, NAIROBI, Kenya, Nov 21- Before we started our interview with Samson Mwangi at his hawking base of operations, he was very categorical that we must first help him in, “getting a job since I got skills. I know Media is powerful so you people can help me.”
Mwangi joined the hawking populace of Nairobi immediately after acquiring his Kenya Certificate of Secondary Education, hoping it would have been a stepping stone to a brighter future.
He worked passionately as a hawker — amid the constant ‘marathons’ with City Askaris — and eventually joined college to pursue a Diploma in Building and Construction, where he paid for his school fees using the meager income he used to get in the streets.
Mwangi is now a diploma holder in the course and while he believe that he can work as a site manager; he has applied for tenders at both National and County level, but he says he is yet to be successful.
“Not even a communication on what I could be lacking for now three years,” Mwangi told.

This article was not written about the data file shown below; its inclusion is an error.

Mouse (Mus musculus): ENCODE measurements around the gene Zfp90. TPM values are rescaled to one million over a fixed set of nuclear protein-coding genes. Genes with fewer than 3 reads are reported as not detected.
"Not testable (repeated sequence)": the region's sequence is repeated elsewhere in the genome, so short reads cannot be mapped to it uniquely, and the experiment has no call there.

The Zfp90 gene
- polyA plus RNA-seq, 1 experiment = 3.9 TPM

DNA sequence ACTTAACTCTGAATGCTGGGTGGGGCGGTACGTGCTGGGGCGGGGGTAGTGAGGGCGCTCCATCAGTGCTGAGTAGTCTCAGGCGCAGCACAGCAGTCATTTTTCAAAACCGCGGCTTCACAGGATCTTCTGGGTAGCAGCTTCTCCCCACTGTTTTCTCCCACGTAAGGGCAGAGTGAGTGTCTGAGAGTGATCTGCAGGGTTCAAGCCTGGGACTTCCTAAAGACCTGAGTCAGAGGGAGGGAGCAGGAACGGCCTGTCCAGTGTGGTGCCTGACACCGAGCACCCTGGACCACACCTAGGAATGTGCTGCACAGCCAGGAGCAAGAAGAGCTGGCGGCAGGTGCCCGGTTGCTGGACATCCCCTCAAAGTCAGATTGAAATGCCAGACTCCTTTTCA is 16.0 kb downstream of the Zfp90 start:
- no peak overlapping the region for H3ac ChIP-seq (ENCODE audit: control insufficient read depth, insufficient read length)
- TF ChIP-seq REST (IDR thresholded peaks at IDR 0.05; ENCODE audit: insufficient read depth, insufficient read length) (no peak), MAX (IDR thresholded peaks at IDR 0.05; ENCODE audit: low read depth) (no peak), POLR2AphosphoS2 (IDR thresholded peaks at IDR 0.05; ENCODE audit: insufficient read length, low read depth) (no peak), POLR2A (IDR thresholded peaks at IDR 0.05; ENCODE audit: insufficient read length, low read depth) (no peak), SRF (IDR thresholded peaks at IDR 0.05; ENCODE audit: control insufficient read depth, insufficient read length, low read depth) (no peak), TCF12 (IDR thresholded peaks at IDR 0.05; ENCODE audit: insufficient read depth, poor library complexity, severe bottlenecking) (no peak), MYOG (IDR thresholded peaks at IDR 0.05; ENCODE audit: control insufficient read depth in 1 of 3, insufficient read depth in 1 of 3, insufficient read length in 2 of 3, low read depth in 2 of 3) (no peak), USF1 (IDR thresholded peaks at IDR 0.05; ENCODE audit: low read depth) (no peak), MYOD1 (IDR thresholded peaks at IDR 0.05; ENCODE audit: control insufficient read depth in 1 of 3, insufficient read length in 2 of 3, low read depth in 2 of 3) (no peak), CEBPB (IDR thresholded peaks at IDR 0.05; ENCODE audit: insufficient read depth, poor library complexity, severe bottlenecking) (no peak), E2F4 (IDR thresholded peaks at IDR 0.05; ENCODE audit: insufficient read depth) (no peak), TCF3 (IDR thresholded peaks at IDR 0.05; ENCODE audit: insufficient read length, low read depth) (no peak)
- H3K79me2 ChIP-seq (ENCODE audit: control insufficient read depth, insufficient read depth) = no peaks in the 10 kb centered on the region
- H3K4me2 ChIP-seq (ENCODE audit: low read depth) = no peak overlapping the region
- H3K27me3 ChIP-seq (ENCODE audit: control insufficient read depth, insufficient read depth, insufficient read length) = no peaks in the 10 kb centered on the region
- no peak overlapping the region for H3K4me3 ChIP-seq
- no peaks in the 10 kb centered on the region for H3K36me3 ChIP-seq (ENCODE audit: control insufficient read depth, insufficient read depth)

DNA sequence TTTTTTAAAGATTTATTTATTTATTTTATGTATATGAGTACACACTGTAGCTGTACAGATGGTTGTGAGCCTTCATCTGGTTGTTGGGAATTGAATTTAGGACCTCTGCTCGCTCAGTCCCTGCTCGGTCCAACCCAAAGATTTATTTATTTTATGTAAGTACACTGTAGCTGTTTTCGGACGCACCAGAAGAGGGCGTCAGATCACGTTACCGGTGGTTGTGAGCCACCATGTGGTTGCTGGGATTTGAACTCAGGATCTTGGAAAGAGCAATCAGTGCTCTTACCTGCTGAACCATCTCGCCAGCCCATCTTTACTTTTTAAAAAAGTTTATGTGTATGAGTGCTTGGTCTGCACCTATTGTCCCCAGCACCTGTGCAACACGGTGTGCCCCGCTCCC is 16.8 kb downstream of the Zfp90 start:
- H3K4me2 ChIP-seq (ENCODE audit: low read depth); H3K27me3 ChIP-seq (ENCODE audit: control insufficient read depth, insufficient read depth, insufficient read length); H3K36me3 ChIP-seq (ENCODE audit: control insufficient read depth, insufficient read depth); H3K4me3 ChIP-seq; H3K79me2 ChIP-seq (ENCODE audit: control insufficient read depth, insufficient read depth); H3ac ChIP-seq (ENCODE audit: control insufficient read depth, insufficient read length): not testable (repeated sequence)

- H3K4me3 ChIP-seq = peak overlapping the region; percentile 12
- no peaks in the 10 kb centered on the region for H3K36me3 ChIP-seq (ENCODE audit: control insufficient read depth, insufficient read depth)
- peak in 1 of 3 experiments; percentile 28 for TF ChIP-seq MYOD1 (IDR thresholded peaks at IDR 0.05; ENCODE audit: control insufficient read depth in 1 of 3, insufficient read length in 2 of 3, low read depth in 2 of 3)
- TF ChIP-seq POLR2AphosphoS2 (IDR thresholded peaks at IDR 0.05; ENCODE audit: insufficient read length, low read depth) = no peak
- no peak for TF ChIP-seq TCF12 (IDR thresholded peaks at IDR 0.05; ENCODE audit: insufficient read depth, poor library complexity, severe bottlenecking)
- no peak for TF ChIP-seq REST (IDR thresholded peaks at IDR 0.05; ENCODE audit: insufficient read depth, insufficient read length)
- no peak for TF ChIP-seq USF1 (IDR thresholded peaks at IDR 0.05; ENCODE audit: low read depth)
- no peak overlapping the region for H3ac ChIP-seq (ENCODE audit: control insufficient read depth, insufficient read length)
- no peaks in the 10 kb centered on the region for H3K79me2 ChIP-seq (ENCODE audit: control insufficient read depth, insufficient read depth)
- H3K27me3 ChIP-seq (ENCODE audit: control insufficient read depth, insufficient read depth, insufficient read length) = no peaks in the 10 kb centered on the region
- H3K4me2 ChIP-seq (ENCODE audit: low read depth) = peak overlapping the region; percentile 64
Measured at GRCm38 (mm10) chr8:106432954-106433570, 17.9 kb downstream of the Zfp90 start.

Last year alone, he says he applied for 120 tenders though they did not sail through, creating a perfect picture of how just bad the problem of unemployment and perhaps patronage is.
It is a fact that a section of hawkers are learned and are just part of thousands of other trained professionals who are jobless in the country.
“I am in the streets because I did not want to stay at home,” the father of two said.
“My family is fed entirely by these streets.”
He has applied for the Youth Enterprise Development Fund through a company he registered together with his colleagues, hawkers, to no fruition.
“To get an opportunity in this country, it seems you have to know someone; we are suffering,” he said.
It is worth noting that on paper, it is a Jubilee government policy that 30 per cent of tenders go to special interest groups; among them youth.
“The tenders were meant for us but it seems the rich has (sic) once again stolen what is ours.”
Bureaucracy could be a major undoing for youths applying for tenders besides other shortcomings that include corruption, according to Mwangi.
For now, he remains ready to battle it out with the County Askaris and pay bribes to secure his freedom when arrested.
“If we are given space to operate in at least a few days of the week set up just like what happens to the Maasai market, then our problems will have been addressed,” he said.